How to manage student loan debt ahead of Supreme Court's ruling on relief program

ByJason Knowles and Ann Pistone WLS logo
Tuesday, March 21, 2023
How to manage student loans ahead of SCOTUS ruling on relief program
Here's how you can to manage student loans ahead of a Supreme Court ruling on on the Joe Biden administration's debt relief program.

CHICAGO (WLS) -- Nearly 2 million people in Illinois are paying back student loans.

As the country waits for a ruling from the Supreme Court on President Joe Biden's student debt relief program, our I-Team looked at how consumers can control that debt now. The ABC7 I-Team spoke with one Chicago student focusing on his future as he waits to see if some of his loan balances will be forgiven.

"I never thought I'd have the chance to go to college in the first place. My parents didn't finish their freshman year in high school," said Chicagoan Samer Hasan.

But, that changed in just one generation. Hassan spent two years at a Chicago community college, got a full-ride scholarship at Columbia University in New York and will soon have his masters in public policy from the University of Chicago. Now, Hasan is strapped with more than $100,000 in student loan debt, despite working full-time and receiving scholarships.

"This country, they go out of their way to forgive the PPP loans, they forgave big oil, they forgave big banks but at the end of the day, don't you want to invest in the future of your country?" said Hassan.

But, others question the fairness to people who've already paid off their student loans, or those who chose not to go to college at all because of the cost. Ultimately, the U.S. Supreme Court will determine if Biden's loan forgiveness plan will be upheld or struck down. If it remains, low and middle-income people could see relief of up to $20,000 in federal student loans.

"It would bring down my monthly student loan from $1,300 a month to $950 a month, and that is substantial," added Hasan.

The ABC7 Data Team found that there are 1.7 million student loan borrowers in Illinois. They average $38,000 in loans. Those numbers total to almost $65 billion in Illinois student loan debt, making Illinois ninth highest in the nation when it comes to total loan amounts owed.

While students wait on that Supreme Court decision, experts told the I-Team there are steps borrowers should take now.

"Move forward as if you're going to have to repay all of your loans. Make a plan for that. Build your budget around that payment," advised Amy Lins, vice president of customer success at Money Management, Inc. "Plan for the worst outcome and then be able to happy to move to the better outcome."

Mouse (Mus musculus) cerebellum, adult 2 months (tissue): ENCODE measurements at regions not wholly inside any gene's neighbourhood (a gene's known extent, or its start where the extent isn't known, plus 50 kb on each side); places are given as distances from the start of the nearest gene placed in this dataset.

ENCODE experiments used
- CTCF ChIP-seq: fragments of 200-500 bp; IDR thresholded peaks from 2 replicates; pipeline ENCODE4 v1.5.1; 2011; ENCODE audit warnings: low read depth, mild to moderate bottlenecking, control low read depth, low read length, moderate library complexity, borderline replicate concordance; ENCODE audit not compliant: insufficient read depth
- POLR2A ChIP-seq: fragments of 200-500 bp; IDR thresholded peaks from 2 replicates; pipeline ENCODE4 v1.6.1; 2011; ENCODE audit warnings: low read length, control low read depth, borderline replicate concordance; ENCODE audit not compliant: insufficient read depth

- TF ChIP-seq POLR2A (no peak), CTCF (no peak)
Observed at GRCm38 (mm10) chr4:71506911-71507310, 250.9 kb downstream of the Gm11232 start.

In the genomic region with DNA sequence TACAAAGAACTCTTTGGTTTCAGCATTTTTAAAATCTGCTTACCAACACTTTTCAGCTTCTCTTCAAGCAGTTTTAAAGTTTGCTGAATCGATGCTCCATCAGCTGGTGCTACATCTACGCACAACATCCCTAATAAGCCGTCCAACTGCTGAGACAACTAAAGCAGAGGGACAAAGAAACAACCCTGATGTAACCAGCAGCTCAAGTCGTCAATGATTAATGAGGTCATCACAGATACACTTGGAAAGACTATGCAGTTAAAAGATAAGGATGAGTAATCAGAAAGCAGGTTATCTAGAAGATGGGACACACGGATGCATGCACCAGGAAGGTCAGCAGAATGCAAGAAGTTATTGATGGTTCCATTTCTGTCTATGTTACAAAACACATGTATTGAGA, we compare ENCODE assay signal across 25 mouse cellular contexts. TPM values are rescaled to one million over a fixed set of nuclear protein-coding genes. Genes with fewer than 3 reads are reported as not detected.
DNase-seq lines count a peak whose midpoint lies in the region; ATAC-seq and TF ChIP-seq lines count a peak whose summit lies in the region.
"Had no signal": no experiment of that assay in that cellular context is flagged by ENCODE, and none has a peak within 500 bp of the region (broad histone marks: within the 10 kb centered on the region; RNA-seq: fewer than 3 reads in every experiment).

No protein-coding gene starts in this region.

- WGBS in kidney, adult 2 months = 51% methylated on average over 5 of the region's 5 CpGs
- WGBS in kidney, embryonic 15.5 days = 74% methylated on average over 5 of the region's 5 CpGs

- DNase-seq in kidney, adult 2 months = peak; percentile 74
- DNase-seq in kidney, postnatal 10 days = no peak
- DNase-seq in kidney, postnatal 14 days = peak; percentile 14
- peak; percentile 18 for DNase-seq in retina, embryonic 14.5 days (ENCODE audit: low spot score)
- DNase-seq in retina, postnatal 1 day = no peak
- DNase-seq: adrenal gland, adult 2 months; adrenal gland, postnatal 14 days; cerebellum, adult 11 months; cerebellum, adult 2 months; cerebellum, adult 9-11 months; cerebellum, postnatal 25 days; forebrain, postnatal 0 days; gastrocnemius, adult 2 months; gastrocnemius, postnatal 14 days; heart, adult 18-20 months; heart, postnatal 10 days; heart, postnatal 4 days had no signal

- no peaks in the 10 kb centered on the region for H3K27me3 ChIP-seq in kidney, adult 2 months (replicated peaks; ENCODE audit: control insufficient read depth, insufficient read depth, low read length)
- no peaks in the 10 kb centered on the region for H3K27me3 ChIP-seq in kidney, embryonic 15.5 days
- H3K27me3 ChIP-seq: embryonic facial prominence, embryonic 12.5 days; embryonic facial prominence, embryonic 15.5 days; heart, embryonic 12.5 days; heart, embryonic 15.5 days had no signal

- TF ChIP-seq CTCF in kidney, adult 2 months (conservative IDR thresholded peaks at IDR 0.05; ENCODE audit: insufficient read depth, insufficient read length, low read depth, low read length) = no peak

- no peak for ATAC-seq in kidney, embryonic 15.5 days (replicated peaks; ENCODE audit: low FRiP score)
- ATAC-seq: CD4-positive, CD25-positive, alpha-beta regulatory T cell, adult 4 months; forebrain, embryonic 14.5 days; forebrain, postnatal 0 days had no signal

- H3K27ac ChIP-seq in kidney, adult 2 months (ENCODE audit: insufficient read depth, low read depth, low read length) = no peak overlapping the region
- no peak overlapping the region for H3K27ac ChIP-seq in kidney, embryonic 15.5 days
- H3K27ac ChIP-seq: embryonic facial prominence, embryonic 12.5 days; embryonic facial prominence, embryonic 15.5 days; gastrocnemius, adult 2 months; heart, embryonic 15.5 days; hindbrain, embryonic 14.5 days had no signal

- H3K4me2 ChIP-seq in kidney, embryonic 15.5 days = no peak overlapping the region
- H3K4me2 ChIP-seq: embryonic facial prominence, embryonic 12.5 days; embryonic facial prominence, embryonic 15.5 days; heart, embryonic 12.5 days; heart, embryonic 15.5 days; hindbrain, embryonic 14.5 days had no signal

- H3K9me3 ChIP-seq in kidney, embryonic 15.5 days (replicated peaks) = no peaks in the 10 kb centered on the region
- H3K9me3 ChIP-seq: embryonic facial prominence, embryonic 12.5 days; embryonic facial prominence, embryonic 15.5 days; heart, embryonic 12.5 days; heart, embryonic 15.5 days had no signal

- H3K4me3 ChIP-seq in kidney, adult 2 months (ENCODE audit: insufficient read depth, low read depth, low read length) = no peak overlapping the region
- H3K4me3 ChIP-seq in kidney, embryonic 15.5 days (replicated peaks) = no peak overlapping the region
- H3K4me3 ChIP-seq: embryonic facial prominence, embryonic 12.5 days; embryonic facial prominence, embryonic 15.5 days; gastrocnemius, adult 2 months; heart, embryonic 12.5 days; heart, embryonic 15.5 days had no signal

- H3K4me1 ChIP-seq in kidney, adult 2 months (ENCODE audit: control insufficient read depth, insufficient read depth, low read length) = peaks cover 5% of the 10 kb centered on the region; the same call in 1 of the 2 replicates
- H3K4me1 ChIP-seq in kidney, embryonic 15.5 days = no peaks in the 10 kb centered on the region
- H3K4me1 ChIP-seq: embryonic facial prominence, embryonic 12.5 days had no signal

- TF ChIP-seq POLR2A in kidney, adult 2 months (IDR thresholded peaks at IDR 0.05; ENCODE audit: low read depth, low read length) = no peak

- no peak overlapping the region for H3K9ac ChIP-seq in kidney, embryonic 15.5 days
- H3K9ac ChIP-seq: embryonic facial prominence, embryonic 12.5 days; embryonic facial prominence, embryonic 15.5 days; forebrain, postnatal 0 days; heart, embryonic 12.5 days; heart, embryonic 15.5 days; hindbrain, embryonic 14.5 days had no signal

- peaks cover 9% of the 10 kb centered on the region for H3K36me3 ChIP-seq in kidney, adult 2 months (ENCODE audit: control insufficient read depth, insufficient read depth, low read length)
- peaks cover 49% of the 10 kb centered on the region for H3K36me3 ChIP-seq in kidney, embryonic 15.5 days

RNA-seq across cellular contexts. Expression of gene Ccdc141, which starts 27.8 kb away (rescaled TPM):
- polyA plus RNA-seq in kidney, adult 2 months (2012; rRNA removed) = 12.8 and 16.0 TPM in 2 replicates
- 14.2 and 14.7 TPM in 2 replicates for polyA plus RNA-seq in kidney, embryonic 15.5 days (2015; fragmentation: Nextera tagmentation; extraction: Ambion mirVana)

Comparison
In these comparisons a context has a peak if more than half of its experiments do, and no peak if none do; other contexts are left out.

WATCH: New streamlining measures for student loans bankruptcy

Amy Lins, VP of customer success at Money Management, Inc., shares more on student loans.

For now, you can sock away those payments in a personal emergency fund. Then, go to the federal government's loan simulator site to calculate your current payments and options.

"Use the payment calculator to find the lowest payment if that's what you need, or the shortest payoff time if that's what you want to do. You know, the quicker you pay, the less interest you pay," said Lins.

You may save money on your loans by qualifying for life changes, such as a lower income or having a child since you last certified the loan.

And, if you defaulted on a loan, the Biden administration's Fresh Start Program gives people a second chance to improve their credit by making their loan current.

"It gives them back access to things like eligibility for VA loans, eligibility for FHA loans, stopping garnishment of wages and tax refunds," said Lins.

Since Hasan currently works at a nonprofit, he could also qualify to for another loan forgiveness program in the future, but he's still hoping that $20,000 in debt will be forgiven.

"It can be a life changing decision. It's the difference between saving up for a home, saving up for a future in this country, or just getting by," he said.

There are more federal and state programs you can qualify to get help with your loans, if you are a teacher, lawyer or government worker.

Current student loan forgiveness programs:

There are more federal and state programs you can qualify to get help with your loans, if you are a teacher, lawyer or government worker.
  • Teachers may qualify for the Illinois or the federal Teacher Loan Forgiveness Programs if they teach for five consecutive years in a low-income school or education service agency.
  • By working for the government, military or nonprofits, you could qualify for the Public Service Loan Forgiveness Program. It takes 10 years of work to qualify but those years don't have to be consecutive.
  • Another form of relief on the horizon, a proposal to change the federal student loan plan known as an income-driven repayment plan. The change would to allow those who borrowed for their undergraduate education to only pay 5% of their income toward their loans, instead of 10%. A video about how to apply can be found here and a fact sheet can be found here.